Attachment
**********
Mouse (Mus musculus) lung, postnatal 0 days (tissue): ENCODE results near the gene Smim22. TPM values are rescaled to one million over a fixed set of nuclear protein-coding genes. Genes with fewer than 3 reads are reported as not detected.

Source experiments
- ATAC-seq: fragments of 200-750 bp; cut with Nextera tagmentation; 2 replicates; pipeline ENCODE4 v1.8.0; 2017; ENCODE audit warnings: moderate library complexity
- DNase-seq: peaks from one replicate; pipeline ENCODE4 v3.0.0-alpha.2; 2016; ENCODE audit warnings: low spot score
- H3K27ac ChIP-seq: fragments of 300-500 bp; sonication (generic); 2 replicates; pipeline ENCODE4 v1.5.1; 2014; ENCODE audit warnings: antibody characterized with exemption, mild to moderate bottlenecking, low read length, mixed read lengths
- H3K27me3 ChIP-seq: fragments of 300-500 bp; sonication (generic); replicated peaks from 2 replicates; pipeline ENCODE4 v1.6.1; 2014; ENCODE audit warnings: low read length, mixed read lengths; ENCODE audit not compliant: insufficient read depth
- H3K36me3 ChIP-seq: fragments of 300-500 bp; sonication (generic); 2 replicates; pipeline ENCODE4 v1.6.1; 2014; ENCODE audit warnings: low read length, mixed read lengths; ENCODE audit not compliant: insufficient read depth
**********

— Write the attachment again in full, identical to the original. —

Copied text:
Mouse (Mus musculus) lung, postnatal 0 days (tissue): ENCODE results near the gene Smim22. TPM values are rescaled to one million over a fixed set of nuclear protein-coding genes. Genes with fewer than 3 reads are reported as not detected.

Source experiments
- ATAC-seq: fragments of 200-750 bp; cut with Nextera tagmentation; 2 replicates; pipeline ENCODE4 v1.8.0; 2017; ENCODE audit warnings: moderate library complexity
- DNase-seq: peaks from one replicate; pipeline ENCODE4 v3.0.0-alpha.2; 2016; ENCODE audit warnings: low spot score
- H3K27ac ChIP-seq: fragments of 300-500 bp; sonication (generic); 2 replicates; pipeline ENCODE4 v1.5.1; 2014; ENCODE audit warnings: antibody characterized with exemption, mild to moderate bottlenecking, low read length, mixed read lengths
- H3K27me3 ChIP-seq: fragments of 300-500 bp; sonication (generic); replicated peaks from 2 replicates; pipeline ENCODE4 v1.6.1; 2014; ENCODE audit warnings: low read length, mixed read lengths; ENCODE audit not compliant: insufficient read depth
- H3K36me3 ChIP-seq: fragments of 300-500 bp; sonication (generic); 2 replicates; pipeline ENCODE4 v1.6.1; 2014; ENCODE audit warnings: low read length, mixed read lengths; ENCODE audit not compliant: insufficient read depth